Marin Weather + Climate
Marin County has great weather. To most who live here, it’s one of the natural attributes that help make it one of the best places to live in the world. Many say it’s as close to perfect as you can get and still enjoy all four seasons. I grew up around here and tend to agree, though I’m probably not the best one to ask as I’m not exactly a fan of cold weather.
We are also a county of extreme microclimates where the weather might vary by 15º between two towns only a few miles apart. This is due to a number of factors and is very important to keep in mind during the home buying process. For one, the summer fog can peel in from the ocean in the summer, cooling things down in southern Marin, but keeping things hotter in the central and northern parts of the county. There are also parts of the county that suffer from prevailing winds, while others nearby do not and some towns that get twice the rainfall of others nearby.
Like any major purchase, it’s wise to do your research in advance. In this case, that may mean browsing through the following information here, but also inquiring about specific weather patterns in any areas or neighborhoods that appeal to you. An experienced agent will be able to help you accordingly.
The following information will hopefully be informative if you’re not familiar with bay or coastal living, but if you have any specific questions, don’t hesitate to call or email me. I am very familiar with the weather patterns throughout Marin and most of Northern California.
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Marin county is known for its outdoor activities, most of which take place between April and December. These include, hiking, biking, skating, sailing on the bay, surfing, kayaking, fishing, camping, sightseeing or even bird watching. For things to do while it’s warm, visit the following pages of my site for great outdoor activities like Hiking and Biking or Parks and Pets. Again, don’t hesitate to call me with any questions about summer activities or things to do in the county. As always, I’m here to help.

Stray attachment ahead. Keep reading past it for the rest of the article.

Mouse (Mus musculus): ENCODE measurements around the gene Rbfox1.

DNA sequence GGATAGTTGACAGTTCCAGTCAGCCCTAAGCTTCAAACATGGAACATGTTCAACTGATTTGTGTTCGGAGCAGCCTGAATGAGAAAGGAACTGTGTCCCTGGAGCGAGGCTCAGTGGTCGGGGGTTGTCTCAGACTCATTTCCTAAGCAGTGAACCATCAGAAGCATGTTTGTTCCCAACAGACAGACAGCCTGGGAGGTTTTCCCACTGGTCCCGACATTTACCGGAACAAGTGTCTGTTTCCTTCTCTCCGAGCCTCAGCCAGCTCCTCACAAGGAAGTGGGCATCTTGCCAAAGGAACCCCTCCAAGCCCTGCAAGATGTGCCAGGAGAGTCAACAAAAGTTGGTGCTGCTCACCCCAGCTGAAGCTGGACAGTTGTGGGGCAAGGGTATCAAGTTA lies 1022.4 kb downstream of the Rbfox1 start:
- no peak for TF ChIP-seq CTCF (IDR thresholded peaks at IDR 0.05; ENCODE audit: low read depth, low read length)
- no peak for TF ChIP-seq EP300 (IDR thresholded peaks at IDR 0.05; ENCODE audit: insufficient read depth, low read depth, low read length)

Microclimates and Fog. Many years ago, I had the pleasure of working with a new buyer who was transferred from Minnesota out to run Fireman’s Fund in Novato, one of the largest employers in Marin. When I picked him up at his hotel, I already knew his price range and the type of home he was looking for, but I didn’t know the answer to another important question for home buyers. So I asked him, what type of weather do you like? He was stunned. Like many people, he assumed the weather was the same throughout our small county of only 250,000 residents, varying only with the time of year. Nothing is farther from the truth, so I explained to him the varying microclimates of Marin.